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Cancer

Cover image for Vol. 119 Issue 7

1 April 2013

Volume 119, Issue 7

Pages 1291–1446

  1. CancerScope

    1. Top of page
    2. CancerScope
    3. Editorials
    4. Original Articles
    5. Correspondence
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  2. Editorials

    1. Top of page
    2. CancerScope
    3. Editorials
    4. Original Articles
    5. Correspondence
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      Is 20% of a loaf enough? (pages 1294–1297)

      Larry Kessler

      Article first published online: 25 FEB 2013 | DOI: 10.1002/cncr.27811

      As a result of recent successful studies on lung cancer screening, it was learned that approximately 12,000 deaths can be averted if screening is implemented among the entire screening-eligible population. A variety of considerations make this finding important, although it is not clear that clinicians are ready for a policy change concerning cancer screening.

  3. Original Articles

    1. Top of page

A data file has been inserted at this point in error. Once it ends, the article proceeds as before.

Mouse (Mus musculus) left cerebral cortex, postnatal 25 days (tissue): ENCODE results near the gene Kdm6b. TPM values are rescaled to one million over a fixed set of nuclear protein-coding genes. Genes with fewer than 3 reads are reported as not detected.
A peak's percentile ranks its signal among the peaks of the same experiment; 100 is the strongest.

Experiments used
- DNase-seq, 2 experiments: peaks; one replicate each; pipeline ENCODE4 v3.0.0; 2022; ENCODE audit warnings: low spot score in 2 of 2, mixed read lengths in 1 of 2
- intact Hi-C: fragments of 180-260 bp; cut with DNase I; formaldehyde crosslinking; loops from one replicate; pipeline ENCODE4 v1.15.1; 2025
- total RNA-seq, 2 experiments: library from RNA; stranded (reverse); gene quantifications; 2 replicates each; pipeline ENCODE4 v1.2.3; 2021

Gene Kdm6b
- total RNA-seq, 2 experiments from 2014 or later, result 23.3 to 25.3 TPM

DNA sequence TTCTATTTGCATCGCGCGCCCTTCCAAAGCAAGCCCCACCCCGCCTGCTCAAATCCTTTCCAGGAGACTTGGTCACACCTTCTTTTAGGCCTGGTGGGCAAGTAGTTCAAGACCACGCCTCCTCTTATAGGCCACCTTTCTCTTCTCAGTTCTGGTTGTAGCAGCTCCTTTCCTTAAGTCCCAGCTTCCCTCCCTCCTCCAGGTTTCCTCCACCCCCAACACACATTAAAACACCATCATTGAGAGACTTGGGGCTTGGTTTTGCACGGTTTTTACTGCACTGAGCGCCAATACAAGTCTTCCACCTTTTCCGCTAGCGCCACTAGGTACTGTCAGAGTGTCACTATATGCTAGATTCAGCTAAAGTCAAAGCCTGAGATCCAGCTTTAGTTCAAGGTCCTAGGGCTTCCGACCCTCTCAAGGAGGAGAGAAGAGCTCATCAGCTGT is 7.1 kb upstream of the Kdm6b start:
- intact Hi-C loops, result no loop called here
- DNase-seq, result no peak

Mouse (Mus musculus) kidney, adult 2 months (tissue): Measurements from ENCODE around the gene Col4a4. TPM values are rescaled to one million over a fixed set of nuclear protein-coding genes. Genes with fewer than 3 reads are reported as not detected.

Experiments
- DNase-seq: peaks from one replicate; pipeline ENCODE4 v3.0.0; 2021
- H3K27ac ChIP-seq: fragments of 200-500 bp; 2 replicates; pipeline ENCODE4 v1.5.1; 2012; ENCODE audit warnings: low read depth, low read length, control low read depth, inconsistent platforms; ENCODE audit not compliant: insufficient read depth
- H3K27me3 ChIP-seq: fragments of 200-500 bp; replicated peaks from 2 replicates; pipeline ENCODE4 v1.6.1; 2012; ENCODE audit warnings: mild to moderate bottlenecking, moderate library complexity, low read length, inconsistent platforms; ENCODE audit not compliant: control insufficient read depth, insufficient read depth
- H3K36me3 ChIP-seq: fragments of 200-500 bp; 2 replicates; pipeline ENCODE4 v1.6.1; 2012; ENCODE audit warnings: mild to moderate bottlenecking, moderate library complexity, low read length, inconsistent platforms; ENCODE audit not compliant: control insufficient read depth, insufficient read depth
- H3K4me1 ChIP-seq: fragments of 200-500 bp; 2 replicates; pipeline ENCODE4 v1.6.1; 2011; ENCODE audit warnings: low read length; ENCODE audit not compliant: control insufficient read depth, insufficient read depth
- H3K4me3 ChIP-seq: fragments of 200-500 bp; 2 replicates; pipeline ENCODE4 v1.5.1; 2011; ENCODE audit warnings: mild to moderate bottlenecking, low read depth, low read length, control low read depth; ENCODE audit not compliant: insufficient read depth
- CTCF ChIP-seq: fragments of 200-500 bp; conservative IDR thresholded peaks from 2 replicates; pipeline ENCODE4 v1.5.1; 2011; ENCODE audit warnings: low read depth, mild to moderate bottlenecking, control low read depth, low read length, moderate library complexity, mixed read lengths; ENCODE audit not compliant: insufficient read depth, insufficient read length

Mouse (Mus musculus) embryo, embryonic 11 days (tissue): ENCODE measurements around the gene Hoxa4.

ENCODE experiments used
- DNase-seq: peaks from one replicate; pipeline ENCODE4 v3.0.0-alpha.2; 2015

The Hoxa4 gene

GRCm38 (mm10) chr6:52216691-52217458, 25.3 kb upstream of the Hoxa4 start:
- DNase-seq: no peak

2. CancerScope
    3. Editorials
    4. Original Articles
    5. Correspondence
    1. Disease Site

      Breast Disease
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      Navigating Latinas with breast screen abnormalities to diagnosis : The Six Cities Study (pages 1298–1305)

      Amelie G. Ramirez, Eliseo J. Pérez-Stable, Frank J. Penedo, Gregory A. Talavera, J. Emilio Carrillo, Maria E. Fernandez, Alan E. C. Holden, Edgar Munoz, Sandra San Miguel and Kip Gallion

      Article first published online: 10 DEC 2012 | DOI: 10.1002/cncr.27912

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      Patient-centered navigation to assist Latina women with abnormal screening mammograms appears to reduce the time to diagnosis and increase rates of timely diagnosis overall. However, results from stratified analysis indicate that only navigated Latinas with an initial Breast Imaging Reporting and Data System (BI-RADS) screening result of BI-RADS-3 are diagnosed more quickly and more often within 30 or 60 days of mammogram abnormality detection.

    2. Chest and Lung Disease
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      Examining whether lung screening changes risk perceptions: National Lung Screening Trial participants at 1-year follow-up (pages 1306–1313)

      Elyse R. Park, Ilana F. Gareen, Amanda Jain, Jamie S. Ostroff, Fenghai Duan, JoRean D. Sicks, William Rakowski, Michael Diefenbach and Nancy A. Rigotti

      Article first published online: 20 DEC 2012 | DOI: 10.1002/cncr.27925

      Overall, lung screening does not significantly change risk perceptions for lung cancer or smoking-related disease. The authors recommend that tobacco risk communication and cessation become an integral part of the lung screening process.

    3. Gastrointestinal Disease